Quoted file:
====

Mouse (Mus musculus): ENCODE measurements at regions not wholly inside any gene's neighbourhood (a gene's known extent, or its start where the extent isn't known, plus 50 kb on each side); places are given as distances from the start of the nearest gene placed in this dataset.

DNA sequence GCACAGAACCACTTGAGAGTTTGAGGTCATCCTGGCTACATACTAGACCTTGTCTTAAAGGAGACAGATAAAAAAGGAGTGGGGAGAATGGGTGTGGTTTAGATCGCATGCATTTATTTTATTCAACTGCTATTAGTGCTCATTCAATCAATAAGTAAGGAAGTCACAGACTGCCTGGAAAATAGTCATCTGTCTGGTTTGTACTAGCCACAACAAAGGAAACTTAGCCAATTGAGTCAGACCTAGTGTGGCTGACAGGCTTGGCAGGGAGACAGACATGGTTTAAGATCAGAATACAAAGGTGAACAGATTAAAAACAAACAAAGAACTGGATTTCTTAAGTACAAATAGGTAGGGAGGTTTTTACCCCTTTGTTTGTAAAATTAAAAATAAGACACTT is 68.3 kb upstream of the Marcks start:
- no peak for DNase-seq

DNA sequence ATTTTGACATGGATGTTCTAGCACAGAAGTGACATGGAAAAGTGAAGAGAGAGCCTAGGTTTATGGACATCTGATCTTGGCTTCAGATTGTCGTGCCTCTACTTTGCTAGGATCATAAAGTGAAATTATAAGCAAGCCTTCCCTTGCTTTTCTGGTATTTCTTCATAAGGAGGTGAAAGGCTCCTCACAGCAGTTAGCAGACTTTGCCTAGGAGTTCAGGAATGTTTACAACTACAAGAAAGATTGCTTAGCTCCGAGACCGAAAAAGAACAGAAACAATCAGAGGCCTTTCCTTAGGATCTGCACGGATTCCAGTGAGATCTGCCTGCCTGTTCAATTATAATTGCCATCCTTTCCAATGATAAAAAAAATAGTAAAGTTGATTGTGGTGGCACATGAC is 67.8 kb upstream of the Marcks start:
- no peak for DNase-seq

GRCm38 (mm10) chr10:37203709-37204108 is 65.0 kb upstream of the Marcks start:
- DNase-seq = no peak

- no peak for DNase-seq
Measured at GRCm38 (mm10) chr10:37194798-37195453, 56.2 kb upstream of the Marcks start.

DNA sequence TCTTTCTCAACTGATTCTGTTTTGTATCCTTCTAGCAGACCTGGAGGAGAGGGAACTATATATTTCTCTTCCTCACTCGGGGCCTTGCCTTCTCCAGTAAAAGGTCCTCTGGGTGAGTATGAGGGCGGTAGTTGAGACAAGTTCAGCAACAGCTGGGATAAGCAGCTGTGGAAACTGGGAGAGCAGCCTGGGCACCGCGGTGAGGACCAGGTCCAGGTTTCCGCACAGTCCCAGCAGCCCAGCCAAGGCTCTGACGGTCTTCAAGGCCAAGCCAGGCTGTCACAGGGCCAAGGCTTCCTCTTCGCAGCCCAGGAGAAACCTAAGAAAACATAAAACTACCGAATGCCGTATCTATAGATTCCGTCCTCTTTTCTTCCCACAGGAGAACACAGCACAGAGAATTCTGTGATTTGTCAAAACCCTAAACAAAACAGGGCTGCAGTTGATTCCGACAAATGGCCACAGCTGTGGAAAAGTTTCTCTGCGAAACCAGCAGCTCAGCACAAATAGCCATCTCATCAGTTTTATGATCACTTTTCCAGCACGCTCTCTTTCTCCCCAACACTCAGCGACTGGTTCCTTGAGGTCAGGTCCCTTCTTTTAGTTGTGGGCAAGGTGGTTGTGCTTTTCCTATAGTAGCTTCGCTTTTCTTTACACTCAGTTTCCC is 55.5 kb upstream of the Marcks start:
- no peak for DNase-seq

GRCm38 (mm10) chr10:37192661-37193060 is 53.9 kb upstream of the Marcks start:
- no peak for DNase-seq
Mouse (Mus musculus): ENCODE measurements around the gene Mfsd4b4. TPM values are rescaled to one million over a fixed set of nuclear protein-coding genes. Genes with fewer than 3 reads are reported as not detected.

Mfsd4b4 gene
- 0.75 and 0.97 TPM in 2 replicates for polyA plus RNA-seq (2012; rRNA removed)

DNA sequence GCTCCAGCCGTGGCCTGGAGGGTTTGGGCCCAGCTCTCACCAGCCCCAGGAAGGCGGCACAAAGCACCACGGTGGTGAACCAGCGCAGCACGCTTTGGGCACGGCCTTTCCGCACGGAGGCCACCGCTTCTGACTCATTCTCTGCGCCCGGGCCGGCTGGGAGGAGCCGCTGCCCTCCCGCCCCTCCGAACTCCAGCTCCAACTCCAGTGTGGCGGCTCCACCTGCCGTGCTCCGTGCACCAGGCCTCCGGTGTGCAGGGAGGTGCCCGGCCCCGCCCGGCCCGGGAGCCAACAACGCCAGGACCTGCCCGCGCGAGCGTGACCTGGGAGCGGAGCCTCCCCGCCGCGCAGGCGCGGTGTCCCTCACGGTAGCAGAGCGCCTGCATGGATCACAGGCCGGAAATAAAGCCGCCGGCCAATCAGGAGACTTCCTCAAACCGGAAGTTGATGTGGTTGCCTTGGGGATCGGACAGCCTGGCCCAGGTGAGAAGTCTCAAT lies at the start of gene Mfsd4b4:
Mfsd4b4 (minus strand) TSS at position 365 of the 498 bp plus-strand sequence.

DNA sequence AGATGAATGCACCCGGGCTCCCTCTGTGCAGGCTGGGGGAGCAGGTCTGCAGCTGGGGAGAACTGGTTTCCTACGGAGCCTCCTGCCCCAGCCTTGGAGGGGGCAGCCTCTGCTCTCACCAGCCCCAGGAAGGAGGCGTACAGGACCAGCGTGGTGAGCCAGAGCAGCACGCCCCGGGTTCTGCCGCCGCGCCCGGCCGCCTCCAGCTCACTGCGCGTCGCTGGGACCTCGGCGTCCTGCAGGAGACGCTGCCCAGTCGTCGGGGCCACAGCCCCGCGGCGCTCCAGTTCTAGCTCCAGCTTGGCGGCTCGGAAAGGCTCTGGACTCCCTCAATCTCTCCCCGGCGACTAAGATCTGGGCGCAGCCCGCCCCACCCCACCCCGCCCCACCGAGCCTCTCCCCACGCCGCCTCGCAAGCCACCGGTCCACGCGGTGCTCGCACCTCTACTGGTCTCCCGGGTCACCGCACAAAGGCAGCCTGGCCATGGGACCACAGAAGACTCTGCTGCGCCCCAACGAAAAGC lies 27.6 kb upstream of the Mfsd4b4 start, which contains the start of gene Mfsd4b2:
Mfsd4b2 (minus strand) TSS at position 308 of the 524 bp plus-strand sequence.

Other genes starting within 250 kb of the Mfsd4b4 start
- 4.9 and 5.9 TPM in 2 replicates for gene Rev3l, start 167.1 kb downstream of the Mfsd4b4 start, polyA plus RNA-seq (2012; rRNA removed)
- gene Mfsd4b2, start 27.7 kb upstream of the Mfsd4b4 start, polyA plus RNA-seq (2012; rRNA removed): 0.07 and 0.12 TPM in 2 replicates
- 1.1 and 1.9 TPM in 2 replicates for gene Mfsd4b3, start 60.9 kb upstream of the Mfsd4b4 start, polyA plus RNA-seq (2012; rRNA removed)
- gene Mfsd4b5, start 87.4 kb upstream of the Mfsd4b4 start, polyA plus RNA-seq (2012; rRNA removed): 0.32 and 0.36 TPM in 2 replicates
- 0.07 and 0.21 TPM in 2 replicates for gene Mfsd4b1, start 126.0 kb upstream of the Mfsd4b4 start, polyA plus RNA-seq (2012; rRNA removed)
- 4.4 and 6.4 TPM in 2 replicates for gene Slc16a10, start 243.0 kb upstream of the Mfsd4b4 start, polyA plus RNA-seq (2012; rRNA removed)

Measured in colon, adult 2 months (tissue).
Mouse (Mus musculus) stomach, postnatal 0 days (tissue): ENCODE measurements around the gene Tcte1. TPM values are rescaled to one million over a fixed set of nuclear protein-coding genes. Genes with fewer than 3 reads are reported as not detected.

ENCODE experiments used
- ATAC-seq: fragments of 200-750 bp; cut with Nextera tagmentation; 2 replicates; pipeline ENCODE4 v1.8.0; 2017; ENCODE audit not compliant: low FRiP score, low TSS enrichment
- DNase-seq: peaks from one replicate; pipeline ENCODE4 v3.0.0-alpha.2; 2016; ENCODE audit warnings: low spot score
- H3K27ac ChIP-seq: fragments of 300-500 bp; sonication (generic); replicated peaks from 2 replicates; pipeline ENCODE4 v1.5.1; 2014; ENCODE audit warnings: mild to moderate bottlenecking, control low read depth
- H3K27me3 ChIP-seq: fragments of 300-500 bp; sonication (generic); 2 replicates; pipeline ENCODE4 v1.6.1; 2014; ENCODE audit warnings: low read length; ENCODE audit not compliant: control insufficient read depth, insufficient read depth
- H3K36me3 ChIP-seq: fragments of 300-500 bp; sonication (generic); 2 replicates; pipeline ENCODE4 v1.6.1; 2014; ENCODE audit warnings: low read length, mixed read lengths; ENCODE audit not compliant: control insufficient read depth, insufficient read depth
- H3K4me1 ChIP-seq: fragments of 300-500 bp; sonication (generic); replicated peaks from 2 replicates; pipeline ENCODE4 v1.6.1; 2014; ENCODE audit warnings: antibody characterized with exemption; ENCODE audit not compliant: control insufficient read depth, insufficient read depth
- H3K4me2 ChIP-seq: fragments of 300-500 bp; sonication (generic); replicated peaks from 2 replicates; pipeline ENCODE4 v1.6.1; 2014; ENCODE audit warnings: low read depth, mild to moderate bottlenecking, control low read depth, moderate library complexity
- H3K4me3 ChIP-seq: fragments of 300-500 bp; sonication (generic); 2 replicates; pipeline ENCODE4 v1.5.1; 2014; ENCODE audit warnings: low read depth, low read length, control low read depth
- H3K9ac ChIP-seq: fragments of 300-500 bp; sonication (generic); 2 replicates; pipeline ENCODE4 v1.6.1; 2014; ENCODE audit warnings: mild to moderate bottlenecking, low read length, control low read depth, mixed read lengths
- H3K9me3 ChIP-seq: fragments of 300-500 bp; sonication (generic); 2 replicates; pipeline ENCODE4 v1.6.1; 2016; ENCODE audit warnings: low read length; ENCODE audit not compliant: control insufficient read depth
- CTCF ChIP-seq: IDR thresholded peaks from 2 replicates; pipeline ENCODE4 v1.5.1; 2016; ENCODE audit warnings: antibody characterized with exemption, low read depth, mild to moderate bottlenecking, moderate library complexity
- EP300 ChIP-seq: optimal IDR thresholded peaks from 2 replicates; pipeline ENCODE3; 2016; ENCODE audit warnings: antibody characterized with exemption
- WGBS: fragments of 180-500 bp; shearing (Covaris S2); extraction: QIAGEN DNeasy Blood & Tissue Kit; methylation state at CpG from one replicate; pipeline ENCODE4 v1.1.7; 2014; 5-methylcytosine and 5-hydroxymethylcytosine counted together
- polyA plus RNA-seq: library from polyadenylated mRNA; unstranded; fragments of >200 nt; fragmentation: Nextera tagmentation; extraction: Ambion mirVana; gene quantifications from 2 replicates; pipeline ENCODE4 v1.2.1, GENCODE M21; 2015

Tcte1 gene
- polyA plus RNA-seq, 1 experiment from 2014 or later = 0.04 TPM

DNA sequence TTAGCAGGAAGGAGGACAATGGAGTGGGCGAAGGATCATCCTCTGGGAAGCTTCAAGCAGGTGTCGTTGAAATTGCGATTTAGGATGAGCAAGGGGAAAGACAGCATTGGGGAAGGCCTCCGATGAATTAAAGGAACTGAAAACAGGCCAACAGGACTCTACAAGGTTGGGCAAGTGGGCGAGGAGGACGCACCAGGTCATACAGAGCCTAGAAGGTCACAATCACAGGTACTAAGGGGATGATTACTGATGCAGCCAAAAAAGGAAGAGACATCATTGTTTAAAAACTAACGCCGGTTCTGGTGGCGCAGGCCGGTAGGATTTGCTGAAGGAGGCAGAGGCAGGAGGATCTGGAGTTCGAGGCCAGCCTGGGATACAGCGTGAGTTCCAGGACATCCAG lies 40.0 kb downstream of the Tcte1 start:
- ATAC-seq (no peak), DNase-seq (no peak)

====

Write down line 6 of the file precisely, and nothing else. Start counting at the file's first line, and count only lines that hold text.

GRCm38 (mm10) chr10:37203709-37204108 is 65.0 kb upstream of the Marcks start: